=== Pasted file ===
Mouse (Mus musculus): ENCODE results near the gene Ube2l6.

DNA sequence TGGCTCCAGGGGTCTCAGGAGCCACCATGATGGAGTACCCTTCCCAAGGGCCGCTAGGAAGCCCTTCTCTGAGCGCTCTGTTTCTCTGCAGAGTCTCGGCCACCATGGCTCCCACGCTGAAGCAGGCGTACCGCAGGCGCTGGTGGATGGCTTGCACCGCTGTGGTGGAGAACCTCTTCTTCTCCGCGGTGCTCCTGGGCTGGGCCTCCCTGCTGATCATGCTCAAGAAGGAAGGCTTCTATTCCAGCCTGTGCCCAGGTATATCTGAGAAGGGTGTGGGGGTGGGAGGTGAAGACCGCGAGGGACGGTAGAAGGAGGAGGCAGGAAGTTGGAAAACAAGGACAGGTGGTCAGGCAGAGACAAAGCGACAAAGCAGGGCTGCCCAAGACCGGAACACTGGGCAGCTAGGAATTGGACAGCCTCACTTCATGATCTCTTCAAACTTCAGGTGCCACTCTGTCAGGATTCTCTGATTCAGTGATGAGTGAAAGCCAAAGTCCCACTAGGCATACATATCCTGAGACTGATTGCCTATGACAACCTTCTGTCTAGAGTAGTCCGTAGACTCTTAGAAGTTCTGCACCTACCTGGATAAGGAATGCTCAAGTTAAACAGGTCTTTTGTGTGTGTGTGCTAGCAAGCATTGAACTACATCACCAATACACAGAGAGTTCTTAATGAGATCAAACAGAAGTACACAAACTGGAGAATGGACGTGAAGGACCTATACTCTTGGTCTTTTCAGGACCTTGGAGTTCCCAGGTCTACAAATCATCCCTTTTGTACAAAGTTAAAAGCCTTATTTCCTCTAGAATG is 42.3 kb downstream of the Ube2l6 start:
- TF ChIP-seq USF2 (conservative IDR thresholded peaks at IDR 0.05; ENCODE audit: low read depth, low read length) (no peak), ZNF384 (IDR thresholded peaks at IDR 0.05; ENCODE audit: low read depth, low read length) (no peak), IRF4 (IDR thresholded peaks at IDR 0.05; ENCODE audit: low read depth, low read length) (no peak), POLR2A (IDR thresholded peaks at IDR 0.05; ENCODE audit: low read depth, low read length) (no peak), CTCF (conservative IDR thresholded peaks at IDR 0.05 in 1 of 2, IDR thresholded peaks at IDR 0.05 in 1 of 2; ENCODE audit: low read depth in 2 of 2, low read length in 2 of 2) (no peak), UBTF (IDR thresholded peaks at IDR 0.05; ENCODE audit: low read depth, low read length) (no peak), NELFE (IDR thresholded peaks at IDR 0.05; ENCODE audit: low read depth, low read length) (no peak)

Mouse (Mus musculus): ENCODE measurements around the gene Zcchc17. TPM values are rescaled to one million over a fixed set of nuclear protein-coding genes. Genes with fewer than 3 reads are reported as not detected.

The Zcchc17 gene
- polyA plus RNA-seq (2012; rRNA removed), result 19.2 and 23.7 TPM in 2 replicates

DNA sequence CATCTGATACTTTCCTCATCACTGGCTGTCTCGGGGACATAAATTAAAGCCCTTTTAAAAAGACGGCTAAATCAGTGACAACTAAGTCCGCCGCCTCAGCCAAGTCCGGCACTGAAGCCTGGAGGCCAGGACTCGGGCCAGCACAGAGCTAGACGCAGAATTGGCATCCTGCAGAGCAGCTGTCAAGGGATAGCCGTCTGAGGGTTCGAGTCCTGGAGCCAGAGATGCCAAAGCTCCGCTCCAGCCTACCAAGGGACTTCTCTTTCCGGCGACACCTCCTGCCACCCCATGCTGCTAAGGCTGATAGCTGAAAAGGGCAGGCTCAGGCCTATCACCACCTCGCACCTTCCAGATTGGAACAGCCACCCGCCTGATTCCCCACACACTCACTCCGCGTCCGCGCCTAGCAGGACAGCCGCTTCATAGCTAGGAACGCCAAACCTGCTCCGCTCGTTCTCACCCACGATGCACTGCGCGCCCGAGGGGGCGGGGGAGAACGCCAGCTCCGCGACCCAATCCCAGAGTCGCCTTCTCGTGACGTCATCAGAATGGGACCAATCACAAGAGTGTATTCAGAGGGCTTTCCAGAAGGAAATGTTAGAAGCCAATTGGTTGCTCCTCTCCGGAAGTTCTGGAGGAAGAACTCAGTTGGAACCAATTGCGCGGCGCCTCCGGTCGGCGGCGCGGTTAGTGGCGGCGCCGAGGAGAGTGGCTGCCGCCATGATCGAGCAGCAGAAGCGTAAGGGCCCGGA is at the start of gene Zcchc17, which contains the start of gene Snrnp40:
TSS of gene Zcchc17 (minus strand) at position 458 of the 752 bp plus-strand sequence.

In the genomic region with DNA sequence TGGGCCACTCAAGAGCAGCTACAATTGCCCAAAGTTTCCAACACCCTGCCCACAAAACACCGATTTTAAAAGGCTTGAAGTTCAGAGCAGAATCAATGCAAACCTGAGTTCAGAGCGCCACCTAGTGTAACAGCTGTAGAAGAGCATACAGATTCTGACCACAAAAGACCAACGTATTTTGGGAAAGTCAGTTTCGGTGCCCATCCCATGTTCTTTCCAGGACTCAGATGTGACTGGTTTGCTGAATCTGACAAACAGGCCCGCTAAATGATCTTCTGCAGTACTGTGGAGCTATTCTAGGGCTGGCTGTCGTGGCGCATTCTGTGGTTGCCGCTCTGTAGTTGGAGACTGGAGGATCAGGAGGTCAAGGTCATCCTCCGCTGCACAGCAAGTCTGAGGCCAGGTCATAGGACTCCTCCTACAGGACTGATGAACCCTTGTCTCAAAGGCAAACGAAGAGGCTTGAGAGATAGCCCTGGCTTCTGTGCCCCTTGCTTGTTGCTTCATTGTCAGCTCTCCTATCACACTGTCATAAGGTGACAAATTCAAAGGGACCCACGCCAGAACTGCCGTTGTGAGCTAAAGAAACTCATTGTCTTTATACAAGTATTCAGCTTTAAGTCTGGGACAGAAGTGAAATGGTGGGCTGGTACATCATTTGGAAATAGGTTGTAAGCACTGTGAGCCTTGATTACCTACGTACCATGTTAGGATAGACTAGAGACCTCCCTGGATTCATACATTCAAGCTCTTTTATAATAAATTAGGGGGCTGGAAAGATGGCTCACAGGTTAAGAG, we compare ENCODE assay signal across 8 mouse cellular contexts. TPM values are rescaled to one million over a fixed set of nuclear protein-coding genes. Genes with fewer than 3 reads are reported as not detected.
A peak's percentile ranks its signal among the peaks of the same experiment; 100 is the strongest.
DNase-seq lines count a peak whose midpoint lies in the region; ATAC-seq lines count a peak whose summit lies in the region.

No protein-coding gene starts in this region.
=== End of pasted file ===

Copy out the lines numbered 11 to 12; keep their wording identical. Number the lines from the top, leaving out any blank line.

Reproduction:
DNase-seq lines count a peak whose midpoint lies in the region; ATAC-seq lines count a peak whose summit lies in the region.

No protein-coding gene starts in this region.